Simultaneously, China’s big state-owned generators, that have long been operating coal-fired stations, have also been investing – with maximum publicity – in producing more electricity from renewables. Consequently there is now a significant glut of power generation.

China also did have a big drive towards improving the efficiency of energy usage. During the first decade of this century, its energy intensity improved remarkably. Whilst its GDP tripled, China’s consumption levels only – if ‘only’ is the right word to use – doubled.

But in recent years GDP growth has slowed down. And the Covid-19 pandemic has augmented desires to set the economy growing as fast as it used to.

Of course there are important voices in China anxious that such activity is made in as environmentally friendly a way as possible, mirroring the European Union’s impressive Green Deal initiative.

But the enormous expansion of coal-fired generation already underway does inevitably mean that, throughout China’s regions, there are now more vested interests likely to be distinctly antipathetic to any swift moves to decarbonise the Chinese economy further.

Andrew Warren is a former special advisor to the House of Commons environment select committee

This post was first published as a Comment piece in Business Green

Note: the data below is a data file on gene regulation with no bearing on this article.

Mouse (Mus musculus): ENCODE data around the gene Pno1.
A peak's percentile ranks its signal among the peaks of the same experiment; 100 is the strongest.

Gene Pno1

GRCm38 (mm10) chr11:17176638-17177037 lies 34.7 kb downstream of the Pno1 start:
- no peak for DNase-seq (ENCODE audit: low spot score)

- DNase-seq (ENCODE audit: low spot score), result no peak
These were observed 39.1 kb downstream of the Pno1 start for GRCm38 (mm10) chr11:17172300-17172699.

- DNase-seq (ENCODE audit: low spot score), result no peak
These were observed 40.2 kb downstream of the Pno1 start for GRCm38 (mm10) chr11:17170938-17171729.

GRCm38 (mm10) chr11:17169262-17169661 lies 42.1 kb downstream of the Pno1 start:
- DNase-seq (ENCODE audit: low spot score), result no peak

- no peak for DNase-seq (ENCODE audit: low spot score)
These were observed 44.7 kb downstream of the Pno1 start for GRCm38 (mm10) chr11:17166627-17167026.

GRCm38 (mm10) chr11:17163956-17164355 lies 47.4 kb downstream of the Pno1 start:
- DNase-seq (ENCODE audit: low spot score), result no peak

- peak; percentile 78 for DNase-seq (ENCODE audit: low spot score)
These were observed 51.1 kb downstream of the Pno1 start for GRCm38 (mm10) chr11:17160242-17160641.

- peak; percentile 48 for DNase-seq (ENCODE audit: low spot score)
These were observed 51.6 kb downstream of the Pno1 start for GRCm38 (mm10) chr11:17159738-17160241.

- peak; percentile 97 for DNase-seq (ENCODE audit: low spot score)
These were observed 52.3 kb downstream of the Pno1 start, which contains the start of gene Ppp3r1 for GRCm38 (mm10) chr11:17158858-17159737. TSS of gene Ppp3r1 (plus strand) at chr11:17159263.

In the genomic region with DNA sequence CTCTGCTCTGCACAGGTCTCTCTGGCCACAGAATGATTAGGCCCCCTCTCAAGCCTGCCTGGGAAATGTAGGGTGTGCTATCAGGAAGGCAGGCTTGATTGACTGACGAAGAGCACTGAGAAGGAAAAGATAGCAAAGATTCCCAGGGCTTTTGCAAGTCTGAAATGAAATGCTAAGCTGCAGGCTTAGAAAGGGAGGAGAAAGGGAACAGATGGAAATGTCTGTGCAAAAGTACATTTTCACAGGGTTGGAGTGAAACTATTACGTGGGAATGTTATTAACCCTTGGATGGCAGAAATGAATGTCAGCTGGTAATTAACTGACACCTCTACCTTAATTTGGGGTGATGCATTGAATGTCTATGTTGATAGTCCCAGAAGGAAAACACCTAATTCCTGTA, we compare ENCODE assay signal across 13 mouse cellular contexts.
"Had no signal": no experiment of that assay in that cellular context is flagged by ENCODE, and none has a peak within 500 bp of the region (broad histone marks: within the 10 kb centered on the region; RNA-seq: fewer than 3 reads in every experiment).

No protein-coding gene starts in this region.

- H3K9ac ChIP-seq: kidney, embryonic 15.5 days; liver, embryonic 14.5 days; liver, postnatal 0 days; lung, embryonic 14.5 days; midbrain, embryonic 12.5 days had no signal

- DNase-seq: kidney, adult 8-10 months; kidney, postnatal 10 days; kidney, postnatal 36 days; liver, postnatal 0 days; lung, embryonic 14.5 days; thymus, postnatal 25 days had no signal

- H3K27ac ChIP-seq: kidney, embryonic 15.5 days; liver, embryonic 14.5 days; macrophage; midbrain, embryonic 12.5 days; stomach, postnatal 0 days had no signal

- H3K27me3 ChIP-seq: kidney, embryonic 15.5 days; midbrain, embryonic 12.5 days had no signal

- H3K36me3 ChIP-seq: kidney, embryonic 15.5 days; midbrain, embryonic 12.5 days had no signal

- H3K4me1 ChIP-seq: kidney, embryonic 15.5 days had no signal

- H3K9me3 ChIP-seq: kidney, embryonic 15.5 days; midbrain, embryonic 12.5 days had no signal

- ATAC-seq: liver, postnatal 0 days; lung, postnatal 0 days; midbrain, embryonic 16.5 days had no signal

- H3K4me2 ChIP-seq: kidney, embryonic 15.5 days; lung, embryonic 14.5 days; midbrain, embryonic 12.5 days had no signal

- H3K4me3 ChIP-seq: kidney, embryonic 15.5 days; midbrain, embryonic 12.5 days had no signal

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Is domestic solar nearly as cheap as big solar? Lessons from Australia and UK

Solar pv expert says domestic solar is nearly as cheap as large scale solar

 RACHEL LEE, who has worked extensively in the solar and also wind industry  discusses how the battery and solar industry is coming together in Australia and how this compares with the UK

South Australia (SA) does have some incentives in place for batteries – I doubt they would yet be economic without support.  However, SA is different to here (UK)- the PV capacity factor is 50% more than southern England/Northern Europe for a start!  SA in particular also had very high electricity prices for a while – that was blamed on a big shift to renewables (there is actually lots of wind resource in SA too), but, having worked for the market regulator in Australia for a while, I doubt that had much to do with economics – more likely to do with Victoria/NSW(New South Wales)/Queensland Government ownership of ancient inefficient coal plants.

There are issues regarding stability in SA since it’s only linked synchronously to the rest of the network by a single dual circuit overhead line (there’s a 200MW DC interconnector too), so it’s necessary to have enough inertia and frequency response in SA to cope with interconnector loss – that’s partly why the big Tesla battery was so effective there.

 So those things have made rooftop solar + batteries look economic vs the grid. I’m not sure how that would compare to a new interconnector to NSW today, but that was being mooted when I was there (2001-2004 )and the economics didn’t stack up – these are long distances of course!